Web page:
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Photographer Sebastian Krawczyk Wins FRAMOS Young Art Collection 2018

  • By Neil Martin
  • News
FRAMOS

Munich photographer Sebastian Krawczyk has won the FRAMOS Young Art Collection 2018.

His picture “Vibrant Venice”  has received the FRAMOS Young Art Collection Award 2018.

FRAMOS said: “As part of the series “Blurred Lines” the photo seems to look more like a painting. The digital print resembles a canvas where dots dissolve into strokes, colours mix with each other, and surfaces are interspersed with fine hatchings. The camera is guided like a brush, manual presets create a photorealistic, painterly realisation. The 180cm by 100cm work was hung in Ottawa, FRAMOS’ Canadian office.”

As a global partner for vision solutions, FRAMOS has been supporting up-and-coming artists since 2011 with the Young Art Collection. Where engineers and vision specialists find solutions for automation and digitisation every day, modern architecture and photographic works of art bridge the gap between technology and art in the office.

Krawczyk was questioned about his pictures:


Sebastian, in your series “Blurred Lines”, you distort dreamlike landscapes and thus focus on today’s travel behavior. What do you do you hope to convey with the blurry shots?
We travel a lot nowadays and we easily have access to visit even the most remote places in nature. Always in play: our camera. Instead of really enjoying the view, we capture the beauty of all these breathtaking landscapes in front of us on digital devices. The photographic proof and the sharing in social networks has been degenerated as its main purpose. We hardly take the time to really process what we have seen. Instead, we collect blurry, fuzzy memories in our heads – as they can be seen in my pictures. The photographic way in which the images were taken, with movements and long exposure times, describes the way we rush through nature today without breathing deeply.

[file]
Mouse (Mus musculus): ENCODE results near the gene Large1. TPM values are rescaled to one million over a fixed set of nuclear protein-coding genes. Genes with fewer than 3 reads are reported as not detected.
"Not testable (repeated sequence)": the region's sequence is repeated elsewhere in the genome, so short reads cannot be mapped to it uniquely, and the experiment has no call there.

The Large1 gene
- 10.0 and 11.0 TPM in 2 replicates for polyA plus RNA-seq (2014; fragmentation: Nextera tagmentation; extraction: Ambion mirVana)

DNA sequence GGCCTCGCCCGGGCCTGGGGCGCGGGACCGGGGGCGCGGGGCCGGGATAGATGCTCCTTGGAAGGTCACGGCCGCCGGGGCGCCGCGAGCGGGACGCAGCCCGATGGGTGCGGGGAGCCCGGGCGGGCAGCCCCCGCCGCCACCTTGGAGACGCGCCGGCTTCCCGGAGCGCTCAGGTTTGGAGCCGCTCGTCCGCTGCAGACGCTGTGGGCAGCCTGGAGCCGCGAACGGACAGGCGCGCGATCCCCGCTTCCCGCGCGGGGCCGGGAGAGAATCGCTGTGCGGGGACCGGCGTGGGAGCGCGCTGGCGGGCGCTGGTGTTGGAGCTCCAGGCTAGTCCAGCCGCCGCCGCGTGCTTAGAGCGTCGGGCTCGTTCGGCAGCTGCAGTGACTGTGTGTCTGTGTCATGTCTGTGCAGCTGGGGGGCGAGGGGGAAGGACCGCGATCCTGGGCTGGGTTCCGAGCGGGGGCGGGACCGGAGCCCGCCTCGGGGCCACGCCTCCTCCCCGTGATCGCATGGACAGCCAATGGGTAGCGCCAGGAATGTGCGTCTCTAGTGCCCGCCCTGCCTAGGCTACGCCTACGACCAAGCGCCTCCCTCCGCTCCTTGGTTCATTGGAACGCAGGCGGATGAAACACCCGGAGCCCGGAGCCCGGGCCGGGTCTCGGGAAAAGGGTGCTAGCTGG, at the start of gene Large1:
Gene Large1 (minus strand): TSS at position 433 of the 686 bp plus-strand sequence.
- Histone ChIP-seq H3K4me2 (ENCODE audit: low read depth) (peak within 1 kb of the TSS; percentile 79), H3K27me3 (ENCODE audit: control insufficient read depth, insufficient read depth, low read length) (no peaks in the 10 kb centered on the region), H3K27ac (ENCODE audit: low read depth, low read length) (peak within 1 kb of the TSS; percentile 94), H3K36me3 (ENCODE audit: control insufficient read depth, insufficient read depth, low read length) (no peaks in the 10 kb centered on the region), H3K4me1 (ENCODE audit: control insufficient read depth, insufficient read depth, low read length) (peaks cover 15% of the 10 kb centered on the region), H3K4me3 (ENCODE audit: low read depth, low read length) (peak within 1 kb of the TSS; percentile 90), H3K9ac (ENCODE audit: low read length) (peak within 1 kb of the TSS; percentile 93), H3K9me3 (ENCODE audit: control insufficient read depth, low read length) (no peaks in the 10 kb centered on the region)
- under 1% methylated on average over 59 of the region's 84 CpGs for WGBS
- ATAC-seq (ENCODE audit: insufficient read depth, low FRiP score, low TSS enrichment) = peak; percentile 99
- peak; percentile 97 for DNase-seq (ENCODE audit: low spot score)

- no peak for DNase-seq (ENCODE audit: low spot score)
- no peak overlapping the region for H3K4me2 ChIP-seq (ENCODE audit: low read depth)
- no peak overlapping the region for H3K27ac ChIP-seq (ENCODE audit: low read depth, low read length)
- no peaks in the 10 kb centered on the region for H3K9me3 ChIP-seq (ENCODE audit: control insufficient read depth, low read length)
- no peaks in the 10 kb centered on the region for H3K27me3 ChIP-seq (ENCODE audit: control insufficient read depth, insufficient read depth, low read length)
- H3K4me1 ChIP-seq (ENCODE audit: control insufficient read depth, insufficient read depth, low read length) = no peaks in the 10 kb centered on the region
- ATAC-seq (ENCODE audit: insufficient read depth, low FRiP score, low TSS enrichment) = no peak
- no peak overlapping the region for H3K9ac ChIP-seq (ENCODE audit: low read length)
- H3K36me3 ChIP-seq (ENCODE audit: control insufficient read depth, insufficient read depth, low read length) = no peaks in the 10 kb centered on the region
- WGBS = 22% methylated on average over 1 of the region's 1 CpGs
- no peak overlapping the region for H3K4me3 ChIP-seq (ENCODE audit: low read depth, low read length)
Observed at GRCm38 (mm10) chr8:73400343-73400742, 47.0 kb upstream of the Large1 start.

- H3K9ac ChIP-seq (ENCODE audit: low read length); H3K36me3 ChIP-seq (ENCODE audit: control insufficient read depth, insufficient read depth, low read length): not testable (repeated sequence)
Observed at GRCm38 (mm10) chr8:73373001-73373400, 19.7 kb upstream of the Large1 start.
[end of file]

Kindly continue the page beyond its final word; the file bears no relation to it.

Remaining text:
What technique do you use for this effect and what is its purpose or meaning for you?
My paintings look as if the paint has been quickly applied in a rush, and then removed in a semi-dry state. The actual creation process is purely physical; only small movements and manual presets provide the typical Blurred Lines result. All pictures were taken as shown, they are spontaneous and are not manipulated, except for minimal color adjustments. They show local nature and landscapes, which literally appear paint-like and almost unreal. The transition from the momentary to the transient plays an important role. It is as if we are dealing with flown away fragments of memory, which almost remind us of the present and the wish of their existence in absolute beauty.

How did you come upon with this photographic art form and your way of photographing?
As a child, it was always me who handled the analog camera back then, during the family holidays. I grew up in a very visually influenced way and wanted to capture everything that was important to me. I have no talent for drawing, so I think in pictures and during my studies in communication design I mastered my technique. Photography, especially as reportage as I do it, needs a special kind of attention – a deep interest and understanding of what is deeply going on around you. You have to be able to “see” in the truest sense of the word; to perceive things that others do not even notice.
The camera’s technical settings, at some point, created effects that were not even planned and that had a very special appeal, like a flickering and tugging. I experimented with what the technology offered and how I could work with it. This is how new methods were developed not only to photograph a motif beautifully, but also to present it in a completely different way. This has made my art and my technique unique.

How was the picture “Vibrant Venice” created?
The Blurred Lines series consists mainly of sequences from the Bavarian foothills of the Alps, nature scenes from Tyrol and other European countries. In Venice, I tried for the first time to use the technique in an urban environment. It was important that the motif could still be clearly classified for the viewer despite the distortion. my shots are not planned, everything happens spontaneously, and I must intuitively regard the moment as coherent. Suddenly there was this gondolier, which poked between the two shores with the motorboat sailing behind it and the chain of lights. The contrast between past and present, slow and fast, craft and technology, light and darkness appealed to me a lot.

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